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No More Heroes 2: Desperate Struggle Preview: Fear And Loathing At Ubisoft

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Two weeks before my appointment with Ubisoft, I managed to inflict a stress fracture on my ankle. So my opinions of the game are colored by the painkillers I took two hours before heading off to meet Goichi Suda.

Given the nature of No More Heroes, I'm not sure whether my altered perspective detracted from my experience or enhanced it. I'm going to go with enhanced because as I read over my notes from that meeting all I see are good things written around giant smiling cats I don't remember drawing. It must've stuck some kind of chord.


The thing I feel bad about, though, is not knowing how to say "stress fracture" in Japanese. Suda 51 was kind enough to inquire why I was limping at the end of the appointment and the best I could do was "It's a little broken." Which I think freaked him out because either something is broken or it isn't right?


What Is It?
No More Heroes 2 is the sequel to Wii game No More Heroes in which players take the role of Travis Touchdown and go about laser-swording various enemies to death for cash and stuff. The third person action adventure game is broken up quite nicely with some motorcycle segments and 2D mini-games. The major appeal comes from the game's insane brand of mature humor, which targets a very niche and dedicated audience of Wii owners.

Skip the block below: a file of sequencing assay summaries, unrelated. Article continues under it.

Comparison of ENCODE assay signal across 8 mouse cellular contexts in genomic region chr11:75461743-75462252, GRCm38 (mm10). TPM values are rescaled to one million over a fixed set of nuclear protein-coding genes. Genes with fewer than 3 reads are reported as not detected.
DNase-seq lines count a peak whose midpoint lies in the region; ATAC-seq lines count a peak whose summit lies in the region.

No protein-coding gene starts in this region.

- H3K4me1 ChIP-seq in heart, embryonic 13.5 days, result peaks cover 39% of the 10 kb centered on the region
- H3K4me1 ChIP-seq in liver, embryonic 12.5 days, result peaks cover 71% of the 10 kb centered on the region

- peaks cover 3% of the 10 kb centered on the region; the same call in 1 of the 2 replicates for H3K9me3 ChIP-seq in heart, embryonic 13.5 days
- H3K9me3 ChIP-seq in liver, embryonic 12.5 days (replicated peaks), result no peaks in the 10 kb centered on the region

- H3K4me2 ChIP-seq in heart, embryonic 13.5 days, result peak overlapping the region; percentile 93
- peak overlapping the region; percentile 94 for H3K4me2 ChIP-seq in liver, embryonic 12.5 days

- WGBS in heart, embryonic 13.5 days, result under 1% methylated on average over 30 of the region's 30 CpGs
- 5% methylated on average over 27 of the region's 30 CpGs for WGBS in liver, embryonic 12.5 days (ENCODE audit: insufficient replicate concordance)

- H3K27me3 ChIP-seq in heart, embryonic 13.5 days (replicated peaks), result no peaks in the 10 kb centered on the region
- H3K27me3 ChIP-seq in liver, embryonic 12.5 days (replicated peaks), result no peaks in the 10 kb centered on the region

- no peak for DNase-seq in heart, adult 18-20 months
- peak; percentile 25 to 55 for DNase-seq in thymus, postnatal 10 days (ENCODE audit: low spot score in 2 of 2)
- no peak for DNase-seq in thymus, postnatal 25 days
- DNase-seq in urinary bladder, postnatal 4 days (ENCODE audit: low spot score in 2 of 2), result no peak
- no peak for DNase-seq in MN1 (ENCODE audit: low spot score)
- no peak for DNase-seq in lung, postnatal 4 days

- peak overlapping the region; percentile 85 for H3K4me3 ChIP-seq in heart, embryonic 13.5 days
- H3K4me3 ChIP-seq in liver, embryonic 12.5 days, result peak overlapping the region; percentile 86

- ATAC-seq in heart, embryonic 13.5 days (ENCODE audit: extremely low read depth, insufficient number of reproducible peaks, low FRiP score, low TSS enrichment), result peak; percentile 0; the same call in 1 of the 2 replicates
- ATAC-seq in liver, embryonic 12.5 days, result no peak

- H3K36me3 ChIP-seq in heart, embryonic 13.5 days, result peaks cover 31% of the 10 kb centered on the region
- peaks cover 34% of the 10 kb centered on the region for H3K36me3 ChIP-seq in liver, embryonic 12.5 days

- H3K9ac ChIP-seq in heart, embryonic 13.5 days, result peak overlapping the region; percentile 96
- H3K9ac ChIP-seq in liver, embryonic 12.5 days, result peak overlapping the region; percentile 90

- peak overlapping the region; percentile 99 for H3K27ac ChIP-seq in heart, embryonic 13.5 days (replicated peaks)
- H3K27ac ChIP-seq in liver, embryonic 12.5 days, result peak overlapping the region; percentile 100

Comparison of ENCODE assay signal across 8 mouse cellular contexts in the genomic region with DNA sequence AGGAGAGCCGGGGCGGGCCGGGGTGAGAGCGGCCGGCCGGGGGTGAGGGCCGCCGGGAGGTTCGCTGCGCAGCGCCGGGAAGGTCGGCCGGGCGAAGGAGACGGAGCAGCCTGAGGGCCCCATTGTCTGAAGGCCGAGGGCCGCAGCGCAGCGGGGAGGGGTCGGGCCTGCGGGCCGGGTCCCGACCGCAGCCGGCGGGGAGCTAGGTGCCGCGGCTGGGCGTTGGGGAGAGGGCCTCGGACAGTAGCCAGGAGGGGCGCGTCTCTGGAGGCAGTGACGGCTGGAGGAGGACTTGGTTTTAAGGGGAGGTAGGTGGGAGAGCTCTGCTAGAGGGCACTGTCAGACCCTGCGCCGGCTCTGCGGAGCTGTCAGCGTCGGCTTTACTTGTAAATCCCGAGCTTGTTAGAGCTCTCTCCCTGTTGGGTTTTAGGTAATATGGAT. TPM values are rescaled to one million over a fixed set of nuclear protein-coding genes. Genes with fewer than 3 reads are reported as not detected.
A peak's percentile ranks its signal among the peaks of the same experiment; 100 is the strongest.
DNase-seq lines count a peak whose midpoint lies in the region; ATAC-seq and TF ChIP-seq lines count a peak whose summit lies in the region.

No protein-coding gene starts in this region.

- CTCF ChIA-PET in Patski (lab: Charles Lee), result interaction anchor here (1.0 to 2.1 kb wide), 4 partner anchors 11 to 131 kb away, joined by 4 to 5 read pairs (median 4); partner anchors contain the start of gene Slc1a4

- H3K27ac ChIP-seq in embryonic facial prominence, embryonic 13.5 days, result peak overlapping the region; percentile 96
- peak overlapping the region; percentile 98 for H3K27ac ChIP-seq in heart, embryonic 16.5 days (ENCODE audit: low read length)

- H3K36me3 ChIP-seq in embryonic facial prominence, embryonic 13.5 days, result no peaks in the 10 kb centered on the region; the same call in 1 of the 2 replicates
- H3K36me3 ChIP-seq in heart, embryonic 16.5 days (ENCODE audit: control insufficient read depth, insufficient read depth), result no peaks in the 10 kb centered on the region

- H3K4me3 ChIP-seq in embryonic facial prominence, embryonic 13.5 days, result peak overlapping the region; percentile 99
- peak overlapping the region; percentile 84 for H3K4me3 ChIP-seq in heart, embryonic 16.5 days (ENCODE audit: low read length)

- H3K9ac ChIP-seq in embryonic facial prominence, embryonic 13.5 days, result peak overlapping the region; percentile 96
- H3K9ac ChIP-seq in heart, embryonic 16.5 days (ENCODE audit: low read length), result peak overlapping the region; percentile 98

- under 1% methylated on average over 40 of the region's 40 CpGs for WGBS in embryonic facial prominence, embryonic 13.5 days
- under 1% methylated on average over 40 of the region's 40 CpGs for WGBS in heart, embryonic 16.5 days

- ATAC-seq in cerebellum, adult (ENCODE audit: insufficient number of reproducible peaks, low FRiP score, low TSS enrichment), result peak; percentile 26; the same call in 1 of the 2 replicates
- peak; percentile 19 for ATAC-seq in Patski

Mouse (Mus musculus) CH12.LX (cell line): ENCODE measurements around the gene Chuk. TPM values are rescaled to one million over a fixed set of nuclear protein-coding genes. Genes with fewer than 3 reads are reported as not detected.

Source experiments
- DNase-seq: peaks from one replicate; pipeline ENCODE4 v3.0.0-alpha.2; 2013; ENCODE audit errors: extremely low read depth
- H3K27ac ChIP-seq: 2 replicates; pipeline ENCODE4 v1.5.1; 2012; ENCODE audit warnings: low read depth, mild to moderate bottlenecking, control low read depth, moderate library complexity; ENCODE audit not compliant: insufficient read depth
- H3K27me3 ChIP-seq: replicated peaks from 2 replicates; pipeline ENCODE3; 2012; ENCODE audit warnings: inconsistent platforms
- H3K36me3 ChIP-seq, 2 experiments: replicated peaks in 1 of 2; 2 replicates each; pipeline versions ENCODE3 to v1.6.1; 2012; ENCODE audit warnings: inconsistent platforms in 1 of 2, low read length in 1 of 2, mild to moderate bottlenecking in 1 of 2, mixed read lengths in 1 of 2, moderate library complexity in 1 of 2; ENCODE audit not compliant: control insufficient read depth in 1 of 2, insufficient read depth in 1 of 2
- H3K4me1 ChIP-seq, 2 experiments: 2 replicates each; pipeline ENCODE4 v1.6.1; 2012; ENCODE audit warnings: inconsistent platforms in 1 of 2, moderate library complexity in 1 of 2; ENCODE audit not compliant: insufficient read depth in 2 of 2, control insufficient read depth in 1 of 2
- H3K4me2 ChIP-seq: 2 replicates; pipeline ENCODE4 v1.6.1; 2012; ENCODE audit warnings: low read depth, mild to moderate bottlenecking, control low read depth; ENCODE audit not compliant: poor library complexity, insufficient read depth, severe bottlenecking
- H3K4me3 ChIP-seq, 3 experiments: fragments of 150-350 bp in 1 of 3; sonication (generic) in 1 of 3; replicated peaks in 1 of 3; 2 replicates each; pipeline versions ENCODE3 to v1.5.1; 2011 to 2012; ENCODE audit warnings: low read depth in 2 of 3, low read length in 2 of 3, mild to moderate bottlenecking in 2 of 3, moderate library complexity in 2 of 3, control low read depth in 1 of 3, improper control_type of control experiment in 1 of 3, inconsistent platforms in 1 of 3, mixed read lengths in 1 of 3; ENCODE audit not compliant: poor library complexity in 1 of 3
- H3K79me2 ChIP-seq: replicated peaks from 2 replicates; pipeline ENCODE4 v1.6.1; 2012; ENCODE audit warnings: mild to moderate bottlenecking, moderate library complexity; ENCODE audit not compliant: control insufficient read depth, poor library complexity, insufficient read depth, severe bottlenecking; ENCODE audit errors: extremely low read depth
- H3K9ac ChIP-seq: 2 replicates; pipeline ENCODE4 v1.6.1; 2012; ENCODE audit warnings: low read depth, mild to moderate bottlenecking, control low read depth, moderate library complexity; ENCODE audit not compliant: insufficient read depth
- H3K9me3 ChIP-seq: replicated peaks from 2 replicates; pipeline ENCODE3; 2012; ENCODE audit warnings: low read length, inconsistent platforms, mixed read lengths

In NMH2, Travis is dragged back into a tournament-style chain of fights once again as part of a revenge quest. Many character favorites from the first game return and you actually get to play as other characters besides Travis, like the sexy Shinobu.

What We Saw
I shared a playthrough appointment with some journos from 1UP where we passed the controller around for a series of mini games, a section in Travis's apartment, part of a Shinobu level and the first level of the game where Travis fights Skelter, brother to some dude you killed in the first game (which I confess I never beat).

How Far Along Is It?
Near final. The game is due out January 27th.

What Needs Improvement?
If You Can't Stand The Crazy, Get Out Of The Game: No More Heroes 2, like its predecessor, is weird, violent and totally proud of both. The narrative is bizarre, the action is gory and the mix of gameplay types between story missions and side missions can leave you reeling. Do not ride this ride if you have a heart condition, a poor sense of humor or a weak grasp of Suda 51's brand of insanity.


Camera Is A Little Bit Too Crazy: I noticed during Shinobu's level that the camera would sometimes have trouble keeping up with her during sharp turns in narrow corridors. Shinobu seems to move a lot faster than Travis, so I could see this becoming a real problem if you're racing through the level, slicing up a storm.